But while Gildred acknowledges he’s turned into a bit of a workaholic in recent years, he is all about making San Diego a better place as his family has done over three generations. His parents Philip and Lyn Gildred, like him, are Rancho Santa Fe residents, and he’s close to his two sisters and their families.
His father grew up in Mission Hills; his mom in the Chula Vista-Bonita area before moving to Point Loma. Now their son is president of The Gildred Companies, a real estate company managing over a million square feet of industrial and business parks that’s been in business for 85 years.
FMT Consultants, an Enterprise Resource Planning software company he founded in 1995, has done well, Gildred said, “providing me the opportunity to be more engaged in the community, which I see as my responsibility.”
He believes strongly that people should take time to do what they can.
“If not us, who will it be?” he asked. “If you are waiting for the answer, you are doing the wrong thing.”
His grandfather, Philip L. Gildred, came to San Diego with his brother Ted Sr. in 1925 and built the Fox Theatre — now Copley Symphony Hall. Philip then helped found Sharp Hospital. Tom’s uncle, Ted Jr,. is a former ambassador to Argentina who was instrumental in establishing the Institute of the Americas at UCSD and formed the Lomas Santa Fe Group.
Both of his grandfathers – one was an artist — were presidents of the San Diego Museum of Art, as was his mother, so his involvement with the museum was in his blood, he said, adding. “I never did expect to be an expert.”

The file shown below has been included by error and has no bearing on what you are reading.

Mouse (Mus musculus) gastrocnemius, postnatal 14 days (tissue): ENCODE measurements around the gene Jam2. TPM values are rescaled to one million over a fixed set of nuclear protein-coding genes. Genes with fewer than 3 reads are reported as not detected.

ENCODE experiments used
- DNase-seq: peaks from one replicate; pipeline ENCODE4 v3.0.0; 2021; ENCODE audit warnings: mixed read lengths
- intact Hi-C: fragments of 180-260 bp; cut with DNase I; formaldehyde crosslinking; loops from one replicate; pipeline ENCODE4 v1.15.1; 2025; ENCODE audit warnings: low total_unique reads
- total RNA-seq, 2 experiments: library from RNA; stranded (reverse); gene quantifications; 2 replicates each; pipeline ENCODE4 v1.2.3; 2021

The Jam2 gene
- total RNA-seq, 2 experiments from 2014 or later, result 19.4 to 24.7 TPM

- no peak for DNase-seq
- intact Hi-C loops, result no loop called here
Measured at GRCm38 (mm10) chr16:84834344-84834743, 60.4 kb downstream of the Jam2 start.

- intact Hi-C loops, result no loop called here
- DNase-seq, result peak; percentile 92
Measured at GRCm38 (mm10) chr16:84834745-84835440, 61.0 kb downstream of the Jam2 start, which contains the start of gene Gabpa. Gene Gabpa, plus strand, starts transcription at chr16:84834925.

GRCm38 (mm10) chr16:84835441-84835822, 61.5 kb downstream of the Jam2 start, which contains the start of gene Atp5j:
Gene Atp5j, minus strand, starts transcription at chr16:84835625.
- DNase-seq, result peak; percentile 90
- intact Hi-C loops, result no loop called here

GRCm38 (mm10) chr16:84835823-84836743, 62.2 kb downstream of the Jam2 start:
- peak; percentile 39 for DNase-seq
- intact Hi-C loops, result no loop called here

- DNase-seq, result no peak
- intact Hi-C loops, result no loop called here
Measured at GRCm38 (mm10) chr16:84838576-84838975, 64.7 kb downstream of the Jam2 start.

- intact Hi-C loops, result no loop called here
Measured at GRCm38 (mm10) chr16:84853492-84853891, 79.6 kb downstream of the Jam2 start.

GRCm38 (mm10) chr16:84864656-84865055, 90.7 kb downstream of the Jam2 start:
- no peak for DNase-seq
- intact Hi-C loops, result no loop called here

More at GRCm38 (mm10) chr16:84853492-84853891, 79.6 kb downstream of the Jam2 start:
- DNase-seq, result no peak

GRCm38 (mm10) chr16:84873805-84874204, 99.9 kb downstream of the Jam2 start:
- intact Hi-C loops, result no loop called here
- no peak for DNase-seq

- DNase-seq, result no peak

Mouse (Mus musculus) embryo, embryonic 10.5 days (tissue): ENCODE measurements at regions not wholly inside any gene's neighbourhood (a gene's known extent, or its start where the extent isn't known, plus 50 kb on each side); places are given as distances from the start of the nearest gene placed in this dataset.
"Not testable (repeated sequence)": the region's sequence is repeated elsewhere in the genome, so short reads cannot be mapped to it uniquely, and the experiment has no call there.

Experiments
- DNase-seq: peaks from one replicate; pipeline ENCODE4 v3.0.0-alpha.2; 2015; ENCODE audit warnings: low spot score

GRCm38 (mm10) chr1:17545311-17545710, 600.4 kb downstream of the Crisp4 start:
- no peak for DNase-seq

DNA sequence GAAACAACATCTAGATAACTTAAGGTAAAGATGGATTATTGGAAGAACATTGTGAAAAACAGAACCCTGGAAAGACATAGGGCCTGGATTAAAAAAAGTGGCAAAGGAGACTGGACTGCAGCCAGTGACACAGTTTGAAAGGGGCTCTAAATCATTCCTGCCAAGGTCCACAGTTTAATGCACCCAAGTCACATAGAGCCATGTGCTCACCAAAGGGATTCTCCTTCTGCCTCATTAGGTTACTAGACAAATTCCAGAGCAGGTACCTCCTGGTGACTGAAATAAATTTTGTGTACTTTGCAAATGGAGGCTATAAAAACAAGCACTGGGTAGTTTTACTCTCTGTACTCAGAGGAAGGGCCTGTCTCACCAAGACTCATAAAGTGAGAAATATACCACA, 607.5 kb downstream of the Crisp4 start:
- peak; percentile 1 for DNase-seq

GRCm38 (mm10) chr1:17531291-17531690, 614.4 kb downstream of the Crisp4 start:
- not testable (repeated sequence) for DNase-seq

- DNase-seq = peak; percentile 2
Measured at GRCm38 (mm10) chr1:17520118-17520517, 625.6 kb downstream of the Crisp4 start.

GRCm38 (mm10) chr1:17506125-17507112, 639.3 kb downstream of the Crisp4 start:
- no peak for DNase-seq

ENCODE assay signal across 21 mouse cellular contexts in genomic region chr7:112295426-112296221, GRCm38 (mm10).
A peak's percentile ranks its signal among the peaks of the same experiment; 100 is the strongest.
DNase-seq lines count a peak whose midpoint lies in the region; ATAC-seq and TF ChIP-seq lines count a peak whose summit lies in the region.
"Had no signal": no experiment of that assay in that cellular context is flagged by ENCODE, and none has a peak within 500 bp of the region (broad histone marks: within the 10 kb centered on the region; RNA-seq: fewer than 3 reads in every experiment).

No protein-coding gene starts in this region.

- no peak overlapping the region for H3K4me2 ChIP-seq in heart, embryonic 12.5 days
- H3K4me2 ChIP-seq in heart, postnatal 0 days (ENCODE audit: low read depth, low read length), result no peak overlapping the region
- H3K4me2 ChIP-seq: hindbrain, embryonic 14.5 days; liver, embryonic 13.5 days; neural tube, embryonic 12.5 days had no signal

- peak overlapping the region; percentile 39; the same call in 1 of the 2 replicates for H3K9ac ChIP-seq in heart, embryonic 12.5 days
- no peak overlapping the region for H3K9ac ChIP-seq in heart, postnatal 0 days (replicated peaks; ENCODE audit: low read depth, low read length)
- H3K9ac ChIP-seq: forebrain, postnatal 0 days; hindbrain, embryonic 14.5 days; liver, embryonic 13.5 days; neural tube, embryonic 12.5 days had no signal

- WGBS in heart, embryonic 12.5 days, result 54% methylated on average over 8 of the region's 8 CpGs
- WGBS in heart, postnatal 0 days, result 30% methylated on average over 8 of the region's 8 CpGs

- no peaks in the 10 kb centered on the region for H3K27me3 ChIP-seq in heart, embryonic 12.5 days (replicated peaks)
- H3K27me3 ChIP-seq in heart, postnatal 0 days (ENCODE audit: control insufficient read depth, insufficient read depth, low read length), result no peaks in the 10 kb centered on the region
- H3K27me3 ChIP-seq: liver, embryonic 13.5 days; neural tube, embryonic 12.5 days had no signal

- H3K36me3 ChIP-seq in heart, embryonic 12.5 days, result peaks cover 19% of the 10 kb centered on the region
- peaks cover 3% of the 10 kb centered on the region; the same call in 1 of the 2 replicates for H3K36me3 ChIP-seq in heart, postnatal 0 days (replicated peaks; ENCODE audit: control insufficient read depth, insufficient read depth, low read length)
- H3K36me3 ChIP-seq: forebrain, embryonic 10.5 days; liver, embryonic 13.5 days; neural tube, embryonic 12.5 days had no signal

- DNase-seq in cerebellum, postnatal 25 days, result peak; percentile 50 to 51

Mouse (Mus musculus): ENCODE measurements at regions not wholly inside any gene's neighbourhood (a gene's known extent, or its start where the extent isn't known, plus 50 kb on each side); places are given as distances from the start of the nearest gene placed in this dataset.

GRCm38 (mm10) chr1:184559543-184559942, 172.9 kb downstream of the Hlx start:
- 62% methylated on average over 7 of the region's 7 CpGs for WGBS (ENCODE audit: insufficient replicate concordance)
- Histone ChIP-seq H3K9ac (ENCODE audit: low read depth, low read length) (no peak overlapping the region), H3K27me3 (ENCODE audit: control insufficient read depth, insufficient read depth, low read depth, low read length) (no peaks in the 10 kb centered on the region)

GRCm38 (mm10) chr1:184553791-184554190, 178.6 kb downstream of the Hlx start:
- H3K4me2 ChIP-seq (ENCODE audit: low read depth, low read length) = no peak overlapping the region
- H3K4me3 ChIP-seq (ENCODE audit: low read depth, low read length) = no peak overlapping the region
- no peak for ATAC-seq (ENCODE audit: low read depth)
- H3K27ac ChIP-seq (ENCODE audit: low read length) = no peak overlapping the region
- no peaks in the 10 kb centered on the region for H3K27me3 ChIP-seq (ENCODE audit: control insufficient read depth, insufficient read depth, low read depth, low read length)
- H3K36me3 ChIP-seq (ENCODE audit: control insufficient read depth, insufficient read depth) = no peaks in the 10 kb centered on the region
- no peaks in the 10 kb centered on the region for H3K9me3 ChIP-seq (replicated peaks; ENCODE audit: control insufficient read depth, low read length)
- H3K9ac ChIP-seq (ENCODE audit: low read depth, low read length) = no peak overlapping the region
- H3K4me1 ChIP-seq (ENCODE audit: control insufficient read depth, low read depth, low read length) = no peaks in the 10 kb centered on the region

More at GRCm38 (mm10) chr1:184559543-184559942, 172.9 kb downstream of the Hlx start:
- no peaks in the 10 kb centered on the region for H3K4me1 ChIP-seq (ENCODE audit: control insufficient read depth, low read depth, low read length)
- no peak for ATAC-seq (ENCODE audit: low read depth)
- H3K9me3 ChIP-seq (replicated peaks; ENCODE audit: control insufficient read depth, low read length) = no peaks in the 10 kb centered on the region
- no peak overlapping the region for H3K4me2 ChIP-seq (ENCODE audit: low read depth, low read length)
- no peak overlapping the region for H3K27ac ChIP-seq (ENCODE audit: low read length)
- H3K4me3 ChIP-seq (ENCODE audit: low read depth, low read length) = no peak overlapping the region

But because he understands the operational aspects of running a successful business, he said he believes he can be an asset.
“I want everybody in San Diego to be aware of the museum and go visit the museum,” he said. “It’s important to be aware of the museum and participate as visitors or through school groups. What if there’s a DaVinci out there and they never are exposed to the museum.”
Gildred’s passion for the museum and Balboa Park have him smack in the middle of the plans for Plaza de Panama, the proposal to remove cars from the center of the park and restore it for pedestrian uses. The plan calls for a new Centennial Bridge and road and a new underground parking structure topped by a park.
The San Diego City Council voted 6-1 July 9 in favor of the plans for Plaza de Panama.
“I am thrilled with the outcome of the vote by the San Diego City Council,” Gildred said. “This is a great day for the citizens of San Diego and a huge step forward in preserving and restoring Balboa Park to its historic use including a grand public plaza and pedestrian park spaces.”
A one-time member of the USC sailing team who later competed in windsurfing, Gildred manages to find time each day for a one-hour run followed by a session at Haute Yoga. But he doesn’t get out on the Fairbanks Ranch golf courses as much these days as he used to since he makes the trek to the Emerald Textiles plant three days a week and generally stays from 9 a.m. to 9 p.m. so he can keep track of how the operation is functioning.
He has traveled frequently, most recently to Spain for the opening of the Edwin Binney 3rd Collection at the Thyssen-Bornemisza Museum of Art in Madrid, is starting to collect art and has become an avid collector of wine.
“That’s not a habit you want to get your children involved in,” he said with a chuckle.
For more information, visit www.emeraldsd.com or www.gildredco.com